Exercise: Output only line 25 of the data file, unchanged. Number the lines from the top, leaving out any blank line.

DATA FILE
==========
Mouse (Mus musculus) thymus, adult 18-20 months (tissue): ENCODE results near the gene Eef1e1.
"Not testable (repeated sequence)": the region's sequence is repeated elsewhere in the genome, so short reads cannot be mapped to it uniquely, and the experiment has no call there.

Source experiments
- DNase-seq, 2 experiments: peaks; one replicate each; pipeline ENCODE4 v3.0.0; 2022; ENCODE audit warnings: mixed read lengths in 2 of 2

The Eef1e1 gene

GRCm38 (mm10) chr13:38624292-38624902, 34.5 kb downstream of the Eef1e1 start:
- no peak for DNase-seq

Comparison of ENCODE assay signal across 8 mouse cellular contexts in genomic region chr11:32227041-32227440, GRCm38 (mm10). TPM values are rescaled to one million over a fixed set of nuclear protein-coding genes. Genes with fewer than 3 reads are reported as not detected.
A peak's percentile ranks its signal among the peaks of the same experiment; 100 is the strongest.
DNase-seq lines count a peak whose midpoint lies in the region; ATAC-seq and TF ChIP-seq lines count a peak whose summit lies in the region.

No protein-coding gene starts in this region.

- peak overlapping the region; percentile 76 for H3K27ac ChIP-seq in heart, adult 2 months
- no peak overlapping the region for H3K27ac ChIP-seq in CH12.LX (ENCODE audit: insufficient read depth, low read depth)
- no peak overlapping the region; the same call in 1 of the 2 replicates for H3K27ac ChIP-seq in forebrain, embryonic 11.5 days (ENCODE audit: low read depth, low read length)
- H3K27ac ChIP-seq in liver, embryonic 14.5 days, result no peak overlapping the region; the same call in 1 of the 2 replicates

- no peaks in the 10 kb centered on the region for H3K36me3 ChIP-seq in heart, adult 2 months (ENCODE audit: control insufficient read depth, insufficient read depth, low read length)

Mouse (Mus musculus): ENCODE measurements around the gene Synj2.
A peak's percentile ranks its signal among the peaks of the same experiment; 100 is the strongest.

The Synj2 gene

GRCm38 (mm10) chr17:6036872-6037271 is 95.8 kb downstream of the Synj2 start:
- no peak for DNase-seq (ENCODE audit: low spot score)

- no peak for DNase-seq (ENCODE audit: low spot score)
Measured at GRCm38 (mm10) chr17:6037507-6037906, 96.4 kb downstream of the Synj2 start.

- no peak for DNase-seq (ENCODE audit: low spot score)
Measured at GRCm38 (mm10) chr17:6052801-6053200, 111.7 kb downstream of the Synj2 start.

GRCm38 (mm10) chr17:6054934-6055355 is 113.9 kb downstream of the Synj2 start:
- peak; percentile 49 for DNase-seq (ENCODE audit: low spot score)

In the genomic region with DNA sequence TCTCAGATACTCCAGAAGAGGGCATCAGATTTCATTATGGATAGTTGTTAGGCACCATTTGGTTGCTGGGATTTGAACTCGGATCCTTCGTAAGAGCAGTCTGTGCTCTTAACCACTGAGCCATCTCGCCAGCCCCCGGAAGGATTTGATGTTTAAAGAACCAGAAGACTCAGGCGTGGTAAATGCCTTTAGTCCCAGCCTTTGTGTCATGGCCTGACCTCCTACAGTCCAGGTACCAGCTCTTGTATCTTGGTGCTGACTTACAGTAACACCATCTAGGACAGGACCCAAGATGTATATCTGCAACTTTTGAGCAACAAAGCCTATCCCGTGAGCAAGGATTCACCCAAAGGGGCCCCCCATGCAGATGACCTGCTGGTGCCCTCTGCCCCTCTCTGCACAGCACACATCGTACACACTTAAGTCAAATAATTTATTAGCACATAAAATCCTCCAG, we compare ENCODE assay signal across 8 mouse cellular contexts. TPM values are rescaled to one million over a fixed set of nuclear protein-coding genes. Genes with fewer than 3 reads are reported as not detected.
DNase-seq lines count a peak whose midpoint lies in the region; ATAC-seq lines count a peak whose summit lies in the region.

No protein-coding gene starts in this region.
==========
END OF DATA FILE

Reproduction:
Measured at GRCm38 (mm10) chr17:6052801-6053200, 111.7 kb downstream of the Synj2 start.